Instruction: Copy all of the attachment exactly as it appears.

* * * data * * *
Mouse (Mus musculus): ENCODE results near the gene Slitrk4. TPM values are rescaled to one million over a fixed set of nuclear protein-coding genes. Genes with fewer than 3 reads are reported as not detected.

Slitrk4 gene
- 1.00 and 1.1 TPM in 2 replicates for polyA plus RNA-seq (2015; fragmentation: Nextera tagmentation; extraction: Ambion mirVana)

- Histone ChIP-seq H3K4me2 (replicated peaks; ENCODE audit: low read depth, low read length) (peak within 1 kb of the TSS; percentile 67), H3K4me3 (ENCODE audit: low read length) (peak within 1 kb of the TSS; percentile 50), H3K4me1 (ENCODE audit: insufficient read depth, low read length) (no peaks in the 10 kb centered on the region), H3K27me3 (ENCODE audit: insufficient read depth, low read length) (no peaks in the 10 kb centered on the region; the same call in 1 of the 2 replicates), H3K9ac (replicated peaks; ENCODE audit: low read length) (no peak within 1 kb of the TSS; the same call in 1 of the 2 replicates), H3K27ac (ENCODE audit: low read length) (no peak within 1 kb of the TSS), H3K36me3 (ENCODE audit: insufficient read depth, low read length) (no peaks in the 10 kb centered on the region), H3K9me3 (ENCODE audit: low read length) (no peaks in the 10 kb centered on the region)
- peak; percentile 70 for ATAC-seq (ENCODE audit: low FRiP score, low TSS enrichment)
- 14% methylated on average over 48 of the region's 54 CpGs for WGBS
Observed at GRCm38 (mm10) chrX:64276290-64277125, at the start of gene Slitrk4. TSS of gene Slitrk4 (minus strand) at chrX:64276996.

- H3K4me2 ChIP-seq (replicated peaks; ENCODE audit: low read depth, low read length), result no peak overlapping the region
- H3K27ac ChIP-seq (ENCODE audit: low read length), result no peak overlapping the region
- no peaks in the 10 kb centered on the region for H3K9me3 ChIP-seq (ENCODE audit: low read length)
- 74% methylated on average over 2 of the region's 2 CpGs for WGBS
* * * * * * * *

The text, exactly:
Mouse (Mus musculus): ENCODE results near the gene Slitrk4. TPM values are rescaled to one million over a fixed set of nuclear protein-coding genes. Genes with fewer than 3 reads are reported as not detected.

Slitrk4 gene
- 1.00 and 1.1 TPM in 2 replicates for polyA plus RNA-seq (2015; fragmentation: Nextera tagmentation; extraction: Ambion mirVana)

- Histone ChIP-seq H3K4me2 (replicated peaks; ENCODE audit: low read depth, low read length) (peak within 1 kb of the TSS; percentile 67), H3K4me3 (ENCODE audit: low read length) (peak within 1 kb of the TSS; percentile 50), H3K4me1 (ENCODE audit: insufficient read depth, low read length) (no peaks in the 10 kb centered on the region), H3K27me3 (ENCODE audit: insufficient read depth, low read length) (no peaks in the 10 kb centered on the region; the same call in 1 of the 2 replicates), H3K9ac (replicated peaks; ENCODE audit: low read length) (no peak within 1 kb of the TSS; the same call in 1 of the 2 replicates), H3K27ac (ENCODE audit: low read length) (no peak within 1 kb of the TSS), H3K36me3 (ENCODE audit: insufficient read depth, low read length) (no peaks in the 10 kb centered on the region), H3K9me3 (ENCODE audit: low read length) (no peaks in the 10 kb centered on the region)
- peak; percentile 70 for ATAC-seq (ENCODE audit: low FRiP score, low TSS enrichment)
- 14% methylated on average over 48 of the region's 54 CpGs for WGBS
Observed at GRCm38 (mm10) chrX:64276290-64277125, at the start of gene Slitrk4. TSS of gene Slitrk4 (minus strand) at chrX:64276996.

- H3K4me2 ChIP-seq (replicated peaks; ENCODE audit: low read depth, low read length), result no peak overlapping the region
- H3K27ac ChIP-seq (ENCODE audit: low read length), result no peak overlapping the region
- no peaks in the 10 kb centered on the region for H3K9me3 ChIP-seq (ENCODE audit: low read length)
- 74% methylated on average over 2 of the region's 2 CpGs for WGBS